19. Junqueira AB, Souza NB, Stomph TJ, Almekinders CJM, Clement CR, Struik PC (2016a) Soil fertility gradients shape the agrobiodiversity of Amazonian homegardens. Agric Ecosyst Environ 221:270–281. doi:10.1016/j.agee.2016.01.002

    Article  Google Scholar 

  20. Junqueira AB, Stomph TJ, Clement CR, Struik PC (2016b) Variation in soil fertility influences cycle dynamics and crop diversity in shifting cultivation systems. Agric Ecosyst Environ 215:122–132. doi:10.1016/j.agee.2015.09.015

    Article  Google Scholar 

  21. Kawa NC (2016) How religion, race, and the weedy agency of plants shape Amazonian home gardens. Cult Agric Food Environ 38:84–93. doi:10.1111/cuag.12073

    Article  Google Scholar 

  22. Kawa NC, Rodrigues D, Clement CR (2011) Useful species richness, proportion of exotic species, and market orientation on Amazonian dark earths and Oxisols. Econ Bot 65(2):169–177. doi:10.1007/s12231-011-9158-z

    Article  Google Scholar 

  23. Kehlenbeck K, Maass BL (2006) Are tropical homegardens sustainable? Some evidence from Central Sulawesi, Indonesia. In: Kumar BM, Nair PKR (eds) Tropical homegardens: a time-tested example of sustainable agroforestry. Springer, Dordrecht, pp 339–354

    Google Scholar 

  24. Kehlenbeck K, Arifin HS, Maass BL (2007) Plant diversity in homegardens in a socio-economic and agro-ecological context. In: Tscharntke T, Leuschner C, Zeller M, Guhardja E, Bidin A (eds) Stability of tropical rainforest margins: linking ecological, economic and social constraints. Springer, Dordrecht, pp 297–319

    Google Scholar 

  25. Kim DG, Kirschbaum MUF, Beedy TL (2016) Carbon sequestration and net emissions of CH4 and N2O under agroforestry: synthesizing available data and suggestions for future studies. Agric Ecosyst Environ 226:65–78. doi:10.1016/j.agee.2016.04.011

    Article  CAS  Google Scholar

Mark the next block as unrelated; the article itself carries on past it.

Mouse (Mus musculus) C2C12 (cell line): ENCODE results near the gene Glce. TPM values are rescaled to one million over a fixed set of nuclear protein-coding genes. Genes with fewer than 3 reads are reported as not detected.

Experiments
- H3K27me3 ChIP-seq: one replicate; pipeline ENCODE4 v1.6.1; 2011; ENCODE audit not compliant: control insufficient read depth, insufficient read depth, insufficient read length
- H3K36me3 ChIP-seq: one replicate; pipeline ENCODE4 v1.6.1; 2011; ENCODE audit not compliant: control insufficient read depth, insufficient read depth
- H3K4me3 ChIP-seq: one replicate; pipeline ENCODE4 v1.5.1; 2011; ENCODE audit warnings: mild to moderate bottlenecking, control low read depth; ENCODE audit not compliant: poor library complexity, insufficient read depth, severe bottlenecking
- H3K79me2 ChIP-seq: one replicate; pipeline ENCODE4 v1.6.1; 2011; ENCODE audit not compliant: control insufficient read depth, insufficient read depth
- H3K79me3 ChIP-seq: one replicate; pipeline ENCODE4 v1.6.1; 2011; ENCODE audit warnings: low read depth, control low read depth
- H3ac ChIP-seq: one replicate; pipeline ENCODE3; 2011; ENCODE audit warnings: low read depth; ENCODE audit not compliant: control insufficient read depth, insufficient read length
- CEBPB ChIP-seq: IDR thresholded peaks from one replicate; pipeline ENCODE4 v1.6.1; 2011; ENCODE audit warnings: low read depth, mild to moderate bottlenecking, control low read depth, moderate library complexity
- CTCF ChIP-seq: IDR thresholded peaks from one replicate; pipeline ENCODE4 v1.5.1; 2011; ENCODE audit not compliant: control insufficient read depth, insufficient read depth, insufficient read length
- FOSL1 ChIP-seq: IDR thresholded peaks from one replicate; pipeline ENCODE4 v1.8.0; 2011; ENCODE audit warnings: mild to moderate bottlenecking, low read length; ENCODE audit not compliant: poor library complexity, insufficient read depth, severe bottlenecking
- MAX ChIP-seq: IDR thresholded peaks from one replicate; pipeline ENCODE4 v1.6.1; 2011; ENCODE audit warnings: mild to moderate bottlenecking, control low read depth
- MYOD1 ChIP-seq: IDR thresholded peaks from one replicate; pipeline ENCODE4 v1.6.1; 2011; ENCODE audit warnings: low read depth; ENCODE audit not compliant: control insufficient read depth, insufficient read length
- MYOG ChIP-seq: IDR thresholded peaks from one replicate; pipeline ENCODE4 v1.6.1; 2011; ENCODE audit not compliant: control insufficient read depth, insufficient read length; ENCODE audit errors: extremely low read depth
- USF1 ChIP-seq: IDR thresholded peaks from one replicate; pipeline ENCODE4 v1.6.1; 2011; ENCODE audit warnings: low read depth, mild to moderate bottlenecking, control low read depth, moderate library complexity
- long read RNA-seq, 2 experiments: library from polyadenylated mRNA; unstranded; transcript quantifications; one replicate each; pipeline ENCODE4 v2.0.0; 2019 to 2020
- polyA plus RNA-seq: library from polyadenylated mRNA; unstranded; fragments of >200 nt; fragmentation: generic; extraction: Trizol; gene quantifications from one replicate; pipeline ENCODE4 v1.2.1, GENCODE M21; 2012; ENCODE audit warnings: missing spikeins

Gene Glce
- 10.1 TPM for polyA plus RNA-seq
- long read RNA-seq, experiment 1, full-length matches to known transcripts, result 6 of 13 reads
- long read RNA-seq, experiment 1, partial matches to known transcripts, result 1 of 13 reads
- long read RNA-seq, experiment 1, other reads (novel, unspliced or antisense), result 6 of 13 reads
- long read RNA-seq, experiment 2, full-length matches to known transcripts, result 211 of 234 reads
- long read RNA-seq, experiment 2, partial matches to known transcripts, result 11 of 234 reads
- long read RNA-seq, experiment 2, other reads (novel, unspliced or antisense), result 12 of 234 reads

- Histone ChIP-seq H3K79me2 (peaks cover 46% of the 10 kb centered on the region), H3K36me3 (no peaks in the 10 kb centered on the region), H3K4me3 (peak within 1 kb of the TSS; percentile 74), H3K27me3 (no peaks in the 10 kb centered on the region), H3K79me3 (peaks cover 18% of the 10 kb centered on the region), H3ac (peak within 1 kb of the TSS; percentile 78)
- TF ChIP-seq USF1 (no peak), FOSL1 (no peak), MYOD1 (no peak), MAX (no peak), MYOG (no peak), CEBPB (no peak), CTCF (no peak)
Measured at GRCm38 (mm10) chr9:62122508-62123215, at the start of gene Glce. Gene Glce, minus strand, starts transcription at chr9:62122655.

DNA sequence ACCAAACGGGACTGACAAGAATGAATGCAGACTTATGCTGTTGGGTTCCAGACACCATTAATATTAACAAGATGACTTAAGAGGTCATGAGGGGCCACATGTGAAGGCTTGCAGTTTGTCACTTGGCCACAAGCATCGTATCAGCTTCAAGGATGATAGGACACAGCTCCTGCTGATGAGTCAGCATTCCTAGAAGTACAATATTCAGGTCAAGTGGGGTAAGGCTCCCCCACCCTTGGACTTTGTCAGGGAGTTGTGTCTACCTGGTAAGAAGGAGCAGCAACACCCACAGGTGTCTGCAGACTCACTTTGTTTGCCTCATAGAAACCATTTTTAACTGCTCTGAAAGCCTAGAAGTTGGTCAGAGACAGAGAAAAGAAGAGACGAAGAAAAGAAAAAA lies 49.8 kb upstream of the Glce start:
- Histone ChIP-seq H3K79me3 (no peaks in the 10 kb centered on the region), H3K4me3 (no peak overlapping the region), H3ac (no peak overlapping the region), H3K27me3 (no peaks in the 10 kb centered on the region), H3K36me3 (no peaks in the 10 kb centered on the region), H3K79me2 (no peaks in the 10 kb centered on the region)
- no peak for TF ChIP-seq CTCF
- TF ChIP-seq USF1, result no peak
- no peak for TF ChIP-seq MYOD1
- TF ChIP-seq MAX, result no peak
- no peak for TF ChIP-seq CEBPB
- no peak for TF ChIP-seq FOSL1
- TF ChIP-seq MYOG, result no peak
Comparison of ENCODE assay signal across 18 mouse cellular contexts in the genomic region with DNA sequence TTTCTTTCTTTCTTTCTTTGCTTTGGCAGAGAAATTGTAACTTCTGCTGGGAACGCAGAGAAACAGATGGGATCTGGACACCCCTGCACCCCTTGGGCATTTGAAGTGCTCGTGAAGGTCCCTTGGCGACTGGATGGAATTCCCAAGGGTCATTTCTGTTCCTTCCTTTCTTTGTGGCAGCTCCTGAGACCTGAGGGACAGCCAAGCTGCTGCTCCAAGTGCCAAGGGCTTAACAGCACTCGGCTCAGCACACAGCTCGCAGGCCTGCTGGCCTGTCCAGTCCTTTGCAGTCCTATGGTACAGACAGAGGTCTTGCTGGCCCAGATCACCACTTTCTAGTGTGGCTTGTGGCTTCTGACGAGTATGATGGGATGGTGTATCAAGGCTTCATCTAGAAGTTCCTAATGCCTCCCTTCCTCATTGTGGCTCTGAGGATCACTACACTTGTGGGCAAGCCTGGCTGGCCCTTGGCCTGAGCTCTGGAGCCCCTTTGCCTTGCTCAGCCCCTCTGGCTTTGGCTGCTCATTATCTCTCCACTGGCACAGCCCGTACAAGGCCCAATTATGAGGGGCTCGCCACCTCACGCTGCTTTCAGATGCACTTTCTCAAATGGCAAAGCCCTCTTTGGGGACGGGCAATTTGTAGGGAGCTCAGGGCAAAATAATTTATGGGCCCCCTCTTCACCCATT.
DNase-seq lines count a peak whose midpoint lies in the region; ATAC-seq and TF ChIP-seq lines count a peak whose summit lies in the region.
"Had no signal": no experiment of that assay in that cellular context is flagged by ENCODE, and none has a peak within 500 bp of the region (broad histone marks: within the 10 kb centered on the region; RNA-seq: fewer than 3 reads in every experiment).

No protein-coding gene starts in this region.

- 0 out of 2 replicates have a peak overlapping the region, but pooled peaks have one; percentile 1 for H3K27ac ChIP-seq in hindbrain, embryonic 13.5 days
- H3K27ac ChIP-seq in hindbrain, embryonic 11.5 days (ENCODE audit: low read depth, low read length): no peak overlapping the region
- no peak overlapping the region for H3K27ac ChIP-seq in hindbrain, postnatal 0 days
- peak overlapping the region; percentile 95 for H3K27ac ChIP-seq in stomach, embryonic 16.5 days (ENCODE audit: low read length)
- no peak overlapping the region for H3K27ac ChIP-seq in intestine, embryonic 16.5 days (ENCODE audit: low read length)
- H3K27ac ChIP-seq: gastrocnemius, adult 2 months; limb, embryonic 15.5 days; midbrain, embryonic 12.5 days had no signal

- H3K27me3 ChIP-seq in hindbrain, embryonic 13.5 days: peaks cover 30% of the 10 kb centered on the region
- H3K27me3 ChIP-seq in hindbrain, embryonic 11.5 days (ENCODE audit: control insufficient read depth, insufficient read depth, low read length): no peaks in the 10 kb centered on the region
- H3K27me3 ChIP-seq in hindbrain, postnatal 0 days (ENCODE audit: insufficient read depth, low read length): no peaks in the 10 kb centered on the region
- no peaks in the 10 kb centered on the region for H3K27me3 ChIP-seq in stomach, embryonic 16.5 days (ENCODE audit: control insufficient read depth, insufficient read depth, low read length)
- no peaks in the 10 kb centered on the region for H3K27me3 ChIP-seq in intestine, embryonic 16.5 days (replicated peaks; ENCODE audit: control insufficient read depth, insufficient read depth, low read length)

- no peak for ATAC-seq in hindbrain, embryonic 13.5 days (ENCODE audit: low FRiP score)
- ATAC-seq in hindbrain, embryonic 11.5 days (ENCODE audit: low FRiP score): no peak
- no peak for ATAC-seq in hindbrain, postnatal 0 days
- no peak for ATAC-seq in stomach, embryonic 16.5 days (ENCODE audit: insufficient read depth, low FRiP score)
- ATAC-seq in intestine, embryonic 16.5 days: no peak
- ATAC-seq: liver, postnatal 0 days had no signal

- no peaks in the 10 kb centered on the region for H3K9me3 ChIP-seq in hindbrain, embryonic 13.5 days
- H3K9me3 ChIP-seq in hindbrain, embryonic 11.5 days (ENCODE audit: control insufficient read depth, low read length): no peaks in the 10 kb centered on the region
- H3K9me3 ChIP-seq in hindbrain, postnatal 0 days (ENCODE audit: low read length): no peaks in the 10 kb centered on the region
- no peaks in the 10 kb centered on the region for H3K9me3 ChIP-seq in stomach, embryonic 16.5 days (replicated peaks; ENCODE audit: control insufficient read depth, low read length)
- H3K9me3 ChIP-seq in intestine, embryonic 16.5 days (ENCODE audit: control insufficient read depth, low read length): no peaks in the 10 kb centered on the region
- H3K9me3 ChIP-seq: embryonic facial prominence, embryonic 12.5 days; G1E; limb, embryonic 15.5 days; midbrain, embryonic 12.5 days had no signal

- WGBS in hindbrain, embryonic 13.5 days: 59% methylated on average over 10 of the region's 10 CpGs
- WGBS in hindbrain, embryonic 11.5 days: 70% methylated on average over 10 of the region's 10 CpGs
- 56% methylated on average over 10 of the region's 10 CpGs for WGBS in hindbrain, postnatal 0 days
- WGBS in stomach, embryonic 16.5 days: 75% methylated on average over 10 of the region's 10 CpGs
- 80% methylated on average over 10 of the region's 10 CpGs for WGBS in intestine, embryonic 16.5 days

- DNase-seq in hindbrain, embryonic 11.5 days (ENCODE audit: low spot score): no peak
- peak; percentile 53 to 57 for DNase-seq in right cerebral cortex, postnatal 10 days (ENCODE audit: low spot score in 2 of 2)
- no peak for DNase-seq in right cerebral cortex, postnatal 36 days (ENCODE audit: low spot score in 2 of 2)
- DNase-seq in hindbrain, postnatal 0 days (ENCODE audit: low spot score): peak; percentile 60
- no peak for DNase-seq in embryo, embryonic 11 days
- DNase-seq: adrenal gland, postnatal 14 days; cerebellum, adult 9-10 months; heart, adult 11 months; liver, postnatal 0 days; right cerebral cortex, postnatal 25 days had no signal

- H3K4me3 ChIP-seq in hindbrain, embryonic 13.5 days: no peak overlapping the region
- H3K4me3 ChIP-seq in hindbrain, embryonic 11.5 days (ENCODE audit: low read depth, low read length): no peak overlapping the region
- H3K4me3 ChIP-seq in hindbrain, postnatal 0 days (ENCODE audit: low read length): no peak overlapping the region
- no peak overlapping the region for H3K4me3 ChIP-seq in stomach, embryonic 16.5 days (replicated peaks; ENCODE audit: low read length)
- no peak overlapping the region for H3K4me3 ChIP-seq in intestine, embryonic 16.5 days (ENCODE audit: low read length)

26. Kumar BM, Nair PKR (2004) The enigma of tropical homegardens. Agrofor Syst 61–62:135–152. doi:10.1023/B:AGFO-0000028995-13227-ca

    Article  Google Scholar 

  27. Lamont SR, Eshbaugh WA, Greenberg AM (1999) Composition, diversity, and use of homegardens among three Amazonian villages. Econ Bot 53(3):312–326. doi:10.1007/BF02866644

    Article  Google Scholar 

  28. León J (2000) Botánica de los cultivos tropicales. Editorial Agroamérica, Instituto Interamericano de Cooperación para la Agricultura, San José

    Google Scholar 

  29. Lins J, Lima HP, Baccaro FB, Kinupp VF, Shepard GH, Clement CR (2015) Pre-Columbian floristic legacies in modern homegardens of central Amazonia. PLoS ONE 10(6):e0127067. doi:10.1371/journal.pone-0127067

    Article  PubMed  PubMed Central  Google Scholar 

  30. Lista de Espécies da Flora do Brasil (2015) Jardim Botânico do Rio de Janeiro http://floradobrasil.jbrj.gov.br/. Accessed 28 July 2015

  31. Major J, Clement CR, DiTommaso A (2005) Influence of market orientation on food plant diversity of farms located on Amazonian dark earth in the region of Manaus, Amazonas, Brazil. Econ Bot 59(1):77–86. doi:10.1663/0013-0001(2005)059[0077:IOMOOF]2.0.CO;2